The well known red and golden apples of Kinnaur district, the mainstay of local growers, are known for their natural sweetness, colour, succulence and prolonged shelf-life.
But last week's weather fury ravaged more than 50 percent of Kinnauri apples.
"The damage in the entire Kinnaur is quite alarming. In some pockets, we have reports that the entire orchards have been wiped out," Horticulture Minister Vidya Stokes said on Tuesday.
Stokes told IANS that horticulture experts had reached Rekong Peo, the district headquarters, and would soon reach the affected areas to assess the exact loss.
They would also help the growers revive the damaged orchards.
The loss to the apple crop is between 50 and 60 percent, said Stokes, who herself is an apple grower.
Apples in Kinnaur are grown at an altitude above 10,000 feet. The prominent apple belts in the district are in Sangla and Pooh blocks, the worst affected areas.
Experts say the normal apple production in Kinnaur is around 20 lakh boxes of 20 kg each, which is six to seven percent of the state's total yield.
"Like other parts of the state, we were expecting a record production of 25 to 30 lakh boxes this season in Kinnaur too. But now it will not be more than 15 lakh crates," said Jagat Negi, the horticulture development officer at Rekong Peo.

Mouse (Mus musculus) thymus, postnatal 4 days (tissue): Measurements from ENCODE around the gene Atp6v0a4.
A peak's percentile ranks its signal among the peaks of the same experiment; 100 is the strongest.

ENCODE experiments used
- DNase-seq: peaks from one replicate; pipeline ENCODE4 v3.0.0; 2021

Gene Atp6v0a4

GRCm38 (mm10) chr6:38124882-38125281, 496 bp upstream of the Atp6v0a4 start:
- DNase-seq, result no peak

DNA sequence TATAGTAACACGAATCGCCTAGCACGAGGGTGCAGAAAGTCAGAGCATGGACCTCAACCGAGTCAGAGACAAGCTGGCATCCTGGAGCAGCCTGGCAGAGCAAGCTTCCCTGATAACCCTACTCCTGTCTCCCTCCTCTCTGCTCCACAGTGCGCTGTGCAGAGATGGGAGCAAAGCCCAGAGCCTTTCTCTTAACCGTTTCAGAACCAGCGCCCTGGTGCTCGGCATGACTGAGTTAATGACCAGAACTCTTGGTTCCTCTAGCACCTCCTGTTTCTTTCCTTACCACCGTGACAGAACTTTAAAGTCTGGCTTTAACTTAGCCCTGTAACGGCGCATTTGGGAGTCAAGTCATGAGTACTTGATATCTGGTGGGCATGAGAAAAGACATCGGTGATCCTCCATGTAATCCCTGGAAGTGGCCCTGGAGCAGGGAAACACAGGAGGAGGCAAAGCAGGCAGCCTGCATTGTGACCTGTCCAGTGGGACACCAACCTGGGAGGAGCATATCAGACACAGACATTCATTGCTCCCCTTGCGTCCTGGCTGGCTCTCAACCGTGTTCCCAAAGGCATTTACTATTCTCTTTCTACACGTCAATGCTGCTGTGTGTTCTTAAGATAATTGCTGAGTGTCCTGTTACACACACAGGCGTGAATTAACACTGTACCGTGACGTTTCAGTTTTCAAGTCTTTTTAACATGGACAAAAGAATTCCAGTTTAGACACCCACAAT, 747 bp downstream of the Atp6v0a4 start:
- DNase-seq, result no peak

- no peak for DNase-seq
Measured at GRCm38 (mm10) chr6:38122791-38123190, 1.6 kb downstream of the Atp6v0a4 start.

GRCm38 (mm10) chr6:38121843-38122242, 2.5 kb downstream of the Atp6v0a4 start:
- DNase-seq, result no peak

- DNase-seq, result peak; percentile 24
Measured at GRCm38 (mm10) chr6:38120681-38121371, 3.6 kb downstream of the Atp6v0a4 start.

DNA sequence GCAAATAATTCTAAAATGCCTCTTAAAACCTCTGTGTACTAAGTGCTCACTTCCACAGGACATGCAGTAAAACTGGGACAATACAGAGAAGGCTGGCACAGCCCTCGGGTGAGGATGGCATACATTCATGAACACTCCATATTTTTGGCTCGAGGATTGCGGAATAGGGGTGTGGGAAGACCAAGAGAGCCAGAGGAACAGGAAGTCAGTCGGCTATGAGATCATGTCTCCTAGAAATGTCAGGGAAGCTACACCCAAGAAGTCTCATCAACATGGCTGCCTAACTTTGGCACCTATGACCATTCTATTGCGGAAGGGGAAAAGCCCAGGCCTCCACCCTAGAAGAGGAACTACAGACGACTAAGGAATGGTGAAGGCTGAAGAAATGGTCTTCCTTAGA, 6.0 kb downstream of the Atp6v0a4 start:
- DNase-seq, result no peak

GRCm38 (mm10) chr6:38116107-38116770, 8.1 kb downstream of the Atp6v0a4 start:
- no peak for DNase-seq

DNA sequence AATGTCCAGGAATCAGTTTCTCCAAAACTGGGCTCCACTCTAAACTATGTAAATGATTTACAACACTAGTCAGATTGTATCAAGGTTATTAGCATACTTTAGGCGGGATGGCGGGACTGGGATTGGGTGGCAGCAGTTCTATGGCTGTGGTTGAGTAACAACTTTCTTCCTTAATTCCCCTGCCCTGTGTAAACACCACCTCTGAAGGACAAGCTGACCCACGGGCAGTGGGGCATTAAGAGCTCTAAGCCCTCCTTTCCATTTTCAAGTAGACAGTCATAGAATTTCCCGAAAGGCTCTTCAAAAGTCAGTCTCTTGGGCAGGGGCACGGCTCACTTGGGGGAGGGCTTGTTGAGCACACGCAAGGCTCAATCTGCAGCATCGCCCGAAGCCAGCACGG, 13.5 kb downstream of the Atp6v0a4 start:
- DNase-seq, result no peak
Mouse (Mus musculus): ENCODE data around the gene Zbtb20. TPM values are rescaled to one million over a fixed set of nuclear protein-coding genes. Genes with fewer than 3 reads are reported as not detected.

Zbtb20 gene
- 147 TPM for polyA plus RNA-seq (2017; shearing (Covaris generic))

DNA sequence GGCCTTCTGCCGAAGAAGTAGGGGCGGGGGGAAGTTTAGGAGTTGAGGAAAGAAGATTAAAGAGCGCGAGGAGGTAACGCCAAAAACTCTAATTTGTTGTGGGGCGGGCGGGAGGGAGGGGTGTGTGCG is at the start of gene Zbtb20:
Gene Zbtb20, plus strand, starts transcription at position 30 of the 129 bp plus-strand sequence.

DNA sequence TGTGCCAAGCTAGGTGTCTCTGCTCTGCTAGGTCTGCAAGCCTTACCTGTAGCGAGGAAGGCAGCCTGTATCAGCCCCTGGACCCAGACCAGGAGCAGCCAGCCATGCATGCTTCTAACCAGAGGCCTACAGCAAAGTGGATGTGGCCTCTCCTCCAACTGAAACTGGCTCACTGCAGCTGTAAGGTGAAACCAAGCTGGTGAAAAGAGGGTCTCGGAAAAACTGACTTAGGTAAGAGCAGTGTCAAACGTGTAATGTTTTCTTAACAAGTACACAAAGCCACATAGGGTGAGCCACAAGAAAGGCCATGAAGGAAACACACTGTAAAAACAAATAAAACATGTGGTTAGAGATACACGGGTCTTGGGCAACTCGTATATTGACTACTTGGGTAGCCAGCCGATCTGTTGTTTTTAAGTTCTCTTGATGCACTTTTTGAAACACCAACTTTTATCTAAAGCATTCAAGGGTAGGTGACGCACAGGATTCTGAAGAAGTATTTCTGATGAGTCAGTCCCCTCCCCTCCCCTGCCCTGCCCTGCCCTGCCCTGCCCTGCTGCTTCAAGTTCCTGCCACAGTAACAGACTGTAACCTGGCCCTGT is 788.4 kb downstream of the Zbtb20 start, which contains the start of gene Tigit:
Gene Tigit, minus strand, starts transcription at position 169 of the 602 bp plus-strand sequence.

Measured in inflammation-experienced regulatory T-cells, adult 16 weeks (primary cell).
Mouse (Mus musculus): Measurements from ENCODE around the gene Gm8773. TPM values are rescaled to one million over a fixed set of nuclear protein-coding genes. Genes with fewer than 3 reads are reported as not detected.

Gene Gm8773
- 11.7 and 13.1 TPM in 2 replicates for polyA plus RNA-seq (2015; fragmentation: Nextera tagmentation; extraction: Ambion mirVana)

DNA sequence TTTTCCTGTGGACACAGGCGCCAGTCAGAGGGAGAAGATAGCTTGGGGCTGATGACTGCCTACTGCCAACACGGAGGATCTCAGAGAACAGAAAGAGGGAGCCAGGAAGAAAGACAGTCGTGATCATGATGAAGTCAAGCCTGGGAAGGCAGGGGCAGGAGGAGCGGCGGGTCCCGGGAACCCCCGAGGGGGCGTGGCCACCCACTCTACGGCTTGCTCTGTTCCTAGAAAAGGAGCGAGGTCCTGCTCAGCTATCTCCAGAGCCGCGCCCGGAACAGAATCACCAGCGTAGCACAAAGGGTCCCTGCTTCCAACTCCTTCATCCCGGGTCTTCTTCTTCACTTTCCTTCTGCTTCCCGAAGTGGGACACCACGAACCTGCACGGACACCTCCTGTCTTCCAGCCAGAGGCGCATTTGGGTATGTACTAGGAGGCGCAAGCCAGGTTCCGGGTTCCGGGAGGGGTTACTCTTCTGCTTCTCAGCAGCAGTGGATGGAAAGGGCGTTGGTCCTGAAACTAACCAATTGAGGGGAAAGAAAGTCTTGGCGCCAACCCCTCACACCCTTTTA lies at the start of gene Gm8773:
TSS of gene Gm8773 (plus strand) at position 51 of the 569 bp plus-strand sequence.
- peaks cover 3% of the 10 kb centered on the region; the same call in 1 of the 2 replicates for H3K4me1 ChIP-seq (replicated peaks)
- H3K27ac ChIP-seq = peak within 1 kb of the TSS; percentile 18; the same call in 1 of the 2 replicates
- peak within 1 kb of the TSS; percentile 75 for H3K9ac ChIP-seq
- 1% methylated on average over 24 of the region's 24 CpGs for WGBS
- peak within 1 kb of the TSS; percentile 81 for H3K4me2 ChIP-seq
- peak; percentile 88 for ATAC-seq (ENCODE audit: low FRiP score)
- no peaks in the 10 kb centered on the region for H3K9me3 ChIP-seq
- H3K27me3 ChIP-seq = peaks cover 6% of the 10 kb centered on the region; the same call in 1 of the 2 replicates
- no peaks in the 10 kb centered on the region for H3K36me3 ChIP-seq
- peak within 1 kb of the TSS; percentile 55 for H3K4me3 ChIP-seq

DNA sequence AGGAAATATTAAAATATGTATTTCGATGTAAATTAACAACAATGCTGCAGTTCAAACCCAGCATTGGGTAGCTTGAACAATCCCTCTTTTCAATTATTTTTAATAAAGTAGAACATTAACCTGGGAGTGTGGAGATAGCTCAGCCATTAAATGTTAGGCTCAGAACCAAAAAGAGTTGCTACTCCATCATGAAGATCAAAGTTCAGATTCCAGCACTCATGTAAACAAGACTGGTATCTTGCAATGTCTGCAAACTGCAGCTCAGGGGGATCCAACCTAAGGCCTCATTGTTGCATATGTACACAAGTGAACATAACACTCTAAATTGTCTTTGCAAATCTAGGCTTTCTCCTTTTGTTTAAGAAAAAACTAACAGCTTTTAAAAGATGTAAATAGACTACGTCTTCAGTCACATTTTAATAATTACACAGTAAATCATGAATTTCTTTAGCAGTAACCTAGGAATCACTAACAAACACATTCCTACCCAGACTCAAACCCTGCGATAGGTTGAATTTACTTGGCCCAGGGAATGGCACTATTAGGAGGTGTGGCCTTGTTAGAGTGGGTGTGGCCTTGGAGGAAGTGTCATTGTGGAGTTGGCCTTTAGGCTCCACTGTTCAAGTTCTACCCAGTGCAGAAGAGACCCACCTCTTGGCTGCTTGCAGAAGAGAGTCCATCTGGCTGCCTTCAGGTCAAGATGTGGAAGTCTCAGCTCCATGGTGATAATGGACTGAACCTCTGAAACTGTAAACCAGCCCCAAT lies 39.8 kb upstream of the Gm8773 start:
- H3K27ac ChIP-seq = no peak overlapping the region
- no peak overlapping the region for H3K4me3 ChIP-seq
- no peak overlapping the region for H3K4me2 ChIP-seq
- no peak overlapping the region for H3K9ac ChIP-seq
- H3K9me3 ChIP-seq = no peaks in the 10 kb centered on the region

He said heavy rains between June 16 and 18 had caused flash floods like conditions in the Sangla Valley, where the entire orchards vanished due to landslides.
"The apple orchards have been severely damaged in the valley while in high-altitude areas untimely heavy snow has damaged the trees more," Negi said.
In Pooh, the damage was more owing to unseasonal snow and torrential rains.Likewise, the Chango, Ribba and Namgiya valleys, which are also apple belts, are hit.
Apple grower Shanta Kumar, who is settled in Nako village in Pooh, said last week's snow had massively damaged the orchards. The area experienced more than two feet snow.
"More than 80 percent of the apple trees have been damaged in the region. Even the remaining standing crop has perished," he said.
Another villager, Sunder Singh, said the damage to the pea crop, the main cash crop in the region, was also quite alarming.
Officials said Chief Minister Virbhadra Singh, who visited the rain-ravaged areas, including Nako and Pooh, was shocked to see the extent of the damage.
Traders say apples from the high hills of Kinnaur and Lahaul-Spiti districts start arriving in October, when the crop from other districts in the state is almost over.
However, the apple crop in Lahaul-Spiti is least affected by the recent weather fury.Besides apples, other fruits like pears, apricots, almonds and grapes, both green and black, are the other major commercial crops of Kinnaur.